Tomorrow we leave for Oregon; we will be gone a week and a half. As such, today was Harvest Day for our small garden.

The beans in the back have climbed their eight-foot bamboo poles and are falling over. Shelled, this pile yielded a bit over three cups white beans, and we cooked them ten minutes (the Common Bean contains a toxin that breaks down in ten minutes boiling water; in particular, cousins of the Kidney and Cannelini beans should not be eaten raw in quantity), let them cool, and then pureed the soft beans with garlic, rosemary, salt, olive oil, and a little lemon juice. This old standard will make our sandwiches for the drive tomorrow.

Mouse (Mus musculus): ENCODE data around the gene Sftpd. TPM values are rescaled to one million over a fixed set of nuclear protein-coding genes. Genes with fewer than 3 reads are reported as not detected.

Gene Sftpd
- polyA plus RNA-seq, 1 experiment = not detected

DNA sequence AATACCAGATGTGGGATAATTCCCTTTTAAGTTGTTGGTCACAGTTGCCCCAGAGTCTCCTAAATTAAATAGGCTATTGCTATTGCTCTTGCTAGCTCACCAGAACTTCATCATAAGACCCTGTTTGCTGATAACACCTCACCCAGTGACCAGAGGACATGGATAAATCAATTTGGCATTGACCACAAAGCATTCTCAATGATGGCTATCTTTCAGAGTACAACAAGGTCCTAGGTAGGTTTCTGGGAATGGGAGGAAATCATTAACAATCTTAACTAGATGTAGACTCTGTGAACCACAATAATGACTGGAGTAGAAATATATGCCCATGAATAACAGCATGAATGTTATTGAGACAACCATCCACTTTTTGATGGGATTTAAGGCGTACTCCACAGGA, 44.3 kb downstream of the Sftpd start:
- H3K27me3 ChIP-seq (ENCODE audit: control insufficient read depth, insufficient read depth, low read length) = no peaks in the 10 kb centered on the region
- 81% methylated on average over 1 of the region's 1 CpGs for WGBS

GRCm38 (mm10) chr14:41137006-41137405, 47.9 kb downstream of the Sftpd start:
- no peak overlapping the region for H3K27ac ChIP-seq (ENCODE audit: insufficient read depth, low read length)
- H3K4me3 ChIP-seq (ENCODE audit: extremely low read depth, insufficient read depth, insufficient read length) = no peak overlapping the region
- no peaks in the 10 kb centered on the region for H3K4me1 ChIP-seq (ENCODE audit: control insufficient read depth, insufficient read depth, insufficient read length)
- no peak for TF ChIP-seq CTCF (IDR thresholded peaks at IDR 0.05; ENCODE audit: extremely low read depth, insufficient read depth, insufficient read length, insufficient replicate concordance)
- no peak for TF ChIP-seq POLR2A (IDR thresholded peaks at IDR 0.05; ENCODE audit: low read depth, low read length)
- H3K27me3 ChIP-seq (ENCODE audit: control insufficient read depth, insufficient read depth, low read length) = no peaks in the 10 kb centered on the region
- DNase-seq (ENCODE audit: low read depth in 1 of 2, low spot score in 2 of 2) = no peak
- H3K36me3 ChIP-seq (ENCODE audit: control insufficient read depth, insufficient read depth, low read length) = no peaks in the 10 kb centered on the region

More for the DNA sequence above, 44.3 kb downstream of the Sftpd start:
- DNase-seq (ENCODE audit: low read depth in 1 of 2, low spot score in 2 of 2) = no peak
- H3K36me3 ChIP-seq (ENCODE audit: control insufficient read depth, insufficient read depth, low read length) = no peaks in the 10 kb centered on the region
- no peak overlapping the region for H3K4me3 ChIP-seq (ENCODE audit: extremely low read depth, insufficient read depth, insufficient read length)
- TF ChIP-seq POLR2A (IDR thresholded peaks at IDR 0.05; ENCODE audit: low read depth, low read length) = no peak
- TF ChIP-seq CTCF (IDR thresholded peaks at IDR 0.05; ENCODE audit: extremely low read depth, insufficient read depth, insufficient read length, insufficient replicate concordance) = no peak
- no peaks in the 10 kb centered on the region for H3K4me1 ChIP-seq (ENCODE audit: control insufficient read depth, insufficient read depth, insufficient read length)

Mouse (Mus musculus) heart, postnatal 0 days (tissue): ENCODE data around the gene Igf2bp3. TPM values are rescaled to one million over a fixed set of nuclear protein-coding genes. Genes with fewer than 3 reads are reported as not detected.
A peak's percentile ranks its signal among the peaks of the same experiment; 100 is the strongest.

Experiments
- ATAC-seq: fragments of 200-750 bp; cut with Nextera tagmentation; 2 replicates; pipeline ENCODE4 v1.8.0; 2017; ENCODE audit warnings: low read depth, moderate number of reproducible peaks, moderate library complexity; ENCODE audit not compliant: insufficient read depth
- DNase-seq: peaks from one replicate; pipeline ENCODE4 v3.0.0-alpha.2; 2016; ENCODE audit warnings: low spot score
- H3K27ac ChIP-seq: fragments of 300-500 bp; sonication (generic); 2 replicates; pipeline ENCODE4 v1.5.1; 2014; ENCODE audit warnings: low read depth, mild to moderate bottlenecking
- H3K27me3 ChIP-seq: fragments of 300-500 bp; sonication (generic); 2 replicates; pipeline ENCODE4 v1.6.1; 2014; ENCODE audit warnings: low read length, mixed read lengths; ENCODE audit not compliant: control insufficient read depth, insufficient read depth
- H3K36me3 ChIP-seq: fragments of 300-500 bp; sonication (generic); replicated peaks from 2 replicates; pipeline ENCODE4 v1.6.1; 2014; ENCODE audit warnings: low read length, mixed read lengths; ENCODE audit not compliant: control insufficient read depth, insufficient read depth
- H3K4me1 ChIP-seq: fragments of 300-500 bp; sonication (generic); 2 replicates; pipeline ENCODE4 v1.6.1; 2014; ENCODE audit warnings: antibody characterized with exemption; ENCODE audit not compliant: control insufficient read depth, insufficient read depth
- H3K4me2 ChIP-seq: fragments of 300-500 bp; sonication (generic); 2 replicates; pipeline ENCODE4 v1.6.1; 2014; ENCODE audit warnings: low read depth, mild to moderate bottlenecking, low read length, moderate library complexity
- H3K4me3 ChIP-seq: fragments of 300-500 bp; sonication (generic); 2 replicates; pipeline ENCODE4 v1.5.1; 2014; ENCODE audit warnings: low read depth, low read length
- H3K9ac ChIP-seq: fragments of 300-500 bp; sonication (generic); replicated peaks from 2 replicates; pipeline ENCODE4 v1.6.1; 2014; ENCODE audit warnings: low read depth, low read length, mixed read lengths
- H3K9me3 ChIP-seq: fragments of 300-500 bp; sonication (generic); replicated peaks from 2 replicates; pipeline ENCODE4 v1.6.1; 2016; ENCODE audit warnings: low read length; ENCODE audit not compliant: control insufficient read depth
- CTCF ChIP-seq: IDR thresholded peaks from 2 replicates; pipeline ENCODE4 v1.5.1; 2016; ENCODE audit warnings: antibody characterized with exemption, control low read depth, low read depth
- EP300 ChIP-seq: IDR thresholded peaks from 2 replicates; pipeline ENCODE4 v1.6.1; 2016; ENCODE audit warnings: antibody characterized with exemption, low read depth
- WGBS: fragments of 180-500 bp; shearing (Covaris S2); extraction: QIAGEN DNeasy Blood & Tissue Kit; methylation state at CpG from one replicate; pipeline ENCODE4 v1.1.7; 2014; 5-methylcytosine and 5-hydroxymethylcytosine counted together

Our golden cherry tomato has gone crazy, and is taking over the planter box; we've eaten tubs already, picked three quarts today, and expect a fair amount more when we get back, given the number of green fruits still on the vine — and it's still flowering. The Black Kim tomato is heavy with large green fruit, still very firm, and the Green Zebras should be ripe soon, although I can't really tell when those green guys are ripe. The Purple Cherokee, though, was a dud: it has one flower still, and one little green fruit, and this beauty: